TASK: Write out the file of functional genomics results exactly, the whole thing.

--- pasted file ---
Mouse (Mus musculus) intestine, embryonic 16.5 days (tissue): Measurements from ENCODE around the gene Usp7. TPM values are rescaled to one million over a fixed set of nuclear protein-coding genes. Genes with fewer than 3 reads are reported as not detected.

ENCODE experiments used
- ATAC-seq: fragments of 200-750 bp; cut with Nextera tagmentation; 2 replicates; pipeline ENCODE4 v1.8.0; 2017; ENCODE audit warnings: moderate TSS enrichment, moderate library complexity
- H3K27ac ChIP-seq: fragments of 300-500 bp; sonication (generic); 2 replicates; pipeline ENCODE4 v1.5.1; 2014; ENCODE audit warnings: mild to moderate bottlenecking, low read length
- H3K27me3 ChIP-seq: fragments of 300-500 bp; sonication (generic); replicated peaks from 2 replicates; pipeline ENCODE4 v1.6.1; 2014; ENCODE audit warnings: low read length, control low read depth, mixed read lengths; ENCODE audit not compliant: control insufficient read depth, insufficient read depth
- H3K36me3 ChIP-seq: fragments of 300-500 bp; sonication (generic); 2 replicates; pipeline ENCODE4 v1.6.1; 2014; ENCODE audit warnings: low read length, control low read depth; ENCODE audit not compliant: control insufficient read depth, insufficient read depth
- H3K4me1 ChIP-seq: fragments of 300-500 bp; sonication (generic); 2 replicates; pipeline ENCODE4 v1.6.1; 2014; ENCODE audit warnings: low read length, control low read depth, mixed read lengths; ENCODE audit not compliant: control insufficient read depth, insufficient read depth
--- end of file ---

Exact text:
Mouse (Mus musculus) intestine, embryonic 16.5 days (tissue): Measurements from ENCODE around the gene Usp7. TPM values are rescaled to one million over a fixed set of nuclear protein-coding genes. Genes with fewer than 3 reads are reported as not detected.

ENCODE experiments used
- ATAC-seq: fragments of 200-750 bp; cut with Nextera tagmentation; 2 replicates; pipeline ENCODE4 v1.8.0; 2017; ENCODE audit warnings: moderate TSS enrichment, moderate library complexity
- H3K27ac ChIP-seq: fragments of 300-500 bp; sonication (generic); 2 replicates; pipeline ENCODE4 v1.5.1; 2014; ENCODE audit warnings: mild to moderate bottlenecking, low read length
- H3K27me3 ChIP-seq: fragments of 300-500 bp; sonication (generic); replicated peaks from 2 replicates; pipeline ENCODE4 v1.6.1; 2014; ENCODE audit warnings: low read length, control low read depth, mixed read lengths; ENCODE audit not compliant: control insufficient read depth, insufficient read depth
- H3K36me3 ChIP-seq: fragments of 300-500 bp; sonication (generic); 2 replicates; pipeline ENCODE4 v1.6.1; 2014; ENCODE audit warnings: low read length, control low read depth; ENCODE audit not compliant: control insufficient read depth, insufficient read depth
- H3K4me1 ChIP-seq: fragments of 300-500 bp; sonication (generic); 2 replicates; pipeline ENCODE4 v1.6.1; 2014; ENCODE audit warnings: low read length, control low read depth, mixed read lengths; ENCODE audit not compliant: control insufficient read depth, insufficient read depth